Some big flashy blogs may take you to a Chanel product launch. Other blogs may take you to Fashion Week.
But how many blogs take you down t’cobbles eh? Last weekend; my mum, sister, niece and I drove to Manchester and went on the Corrie Tour. I’ve been watching Coronation Street since forever, I remember my mum watching every episode after tea; with me inadvertently being sucked in too. My sister got her own house and the cycle repeated itself with my niece being a 10 year old Corrie fan.
After getting lost, visiting a homeless campsite and a dodgy warehouse advertised as ‘Corrie Tour Car parking’ we finally got there. On getting our tickets scanned, we were given these nifty little backstage passes. To be honest, the passes were more decorative than useful, but having a backstage pass does make you feel a little bit spesh and important (if you ignore the fact everyone else is wearing them.)
The tour starts with the law-enforced health and safety speech, followed by a video showing some of the show’s most famous scenes. Unfortunately the people behind the tour are killjoys that don’t allow photography during the actual tour – apparently you can view all of the professional photos here though. The tour showcases many of the familiar houses, which are surprisingly tiny.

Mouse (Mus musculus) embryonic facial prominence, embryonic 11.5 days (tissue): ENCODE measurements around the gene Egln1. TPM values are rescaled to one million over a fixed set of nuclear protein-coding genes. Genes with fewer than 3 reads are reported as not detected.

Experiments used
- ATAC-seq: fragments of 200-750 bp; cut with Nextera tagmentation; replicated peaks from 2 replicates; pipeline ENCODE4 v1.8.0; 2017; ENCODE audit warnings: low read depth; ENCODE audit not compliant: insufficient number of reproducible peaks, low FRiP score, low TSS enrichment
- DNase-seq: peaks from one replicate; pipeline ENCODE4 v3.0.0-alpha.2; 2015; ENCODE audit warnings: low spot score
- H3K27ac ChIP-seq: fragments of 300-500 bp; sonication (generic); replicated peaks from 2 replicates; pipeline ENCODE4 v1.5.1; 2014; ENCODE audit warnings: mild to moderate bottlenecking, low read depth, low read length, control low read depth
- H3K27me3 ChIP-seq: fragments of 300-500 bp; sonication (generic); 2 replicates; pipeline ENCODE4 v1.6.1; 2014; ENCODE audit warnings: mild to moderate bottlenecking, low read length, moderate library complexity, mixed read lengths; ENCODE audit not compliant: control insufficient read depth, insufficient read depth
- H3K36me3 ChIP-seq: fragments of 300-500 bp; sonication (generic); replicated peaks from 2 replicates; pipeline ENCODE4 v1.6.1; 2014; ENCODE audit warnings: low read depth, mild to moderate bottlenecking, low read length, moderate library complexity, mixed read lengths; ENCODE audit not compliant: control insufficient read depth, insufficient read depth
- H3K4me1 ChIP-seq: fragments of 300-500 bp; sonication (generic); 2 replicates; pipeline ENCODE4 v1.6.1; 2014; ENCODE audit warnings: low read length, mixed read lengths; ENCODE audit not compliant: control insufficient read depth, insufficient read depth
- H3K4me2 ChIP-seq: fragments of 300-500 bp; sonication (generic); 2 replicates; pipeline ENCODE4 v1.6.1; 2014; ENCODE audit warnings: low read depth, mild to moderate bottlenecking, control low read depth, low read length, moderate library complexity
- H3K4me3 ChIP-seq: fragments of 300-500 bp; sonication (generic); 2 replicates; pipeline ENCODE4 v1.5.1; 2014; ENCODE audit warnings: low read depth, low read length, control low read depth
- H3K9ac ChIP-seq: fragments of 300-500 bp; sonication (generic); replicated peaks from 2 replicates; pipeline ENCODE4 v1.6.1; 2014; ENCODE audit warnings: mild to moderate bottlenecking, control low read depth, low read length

Like, really tiny. My ten year old niece would make some of the furniture look small.
As well as the sets, you also get to see some of the past (and future) props, and nosy into a few of the casts dressing rooms. FYI – Roy’s is exactly as you would imagine; no high light mirror here, just comfy armchairs.
One of my favourite places was the costume dept.; OK so some costumes might be less exciting than others, it was still great to see some of the impressive dresses worn by the Bridezilla’s over the years.
Just a heads up though, when you get into the Rovers Return, the famous photo behind the bar is mega awks. Each group or couple has to take turns in front of the rest of the tour group while the tour leader takes a quick photo (you can buy these at the end for roughly £7.30 for each)
After the tour, you are pretty much left to your own devices on the cobbles, where you can spend as much or as little time as you like. The street is generally fairly full, with people waiting to take turns outside famous café’s and houses. However this means there are always friendly strangers on hand to take group photos when a selfie just won’t suffice.
The Corrie tour is a pleasant way to pass an hour or two, but ends in December this year. So if you’ve spent years watching the street, now’s the time to walk down it.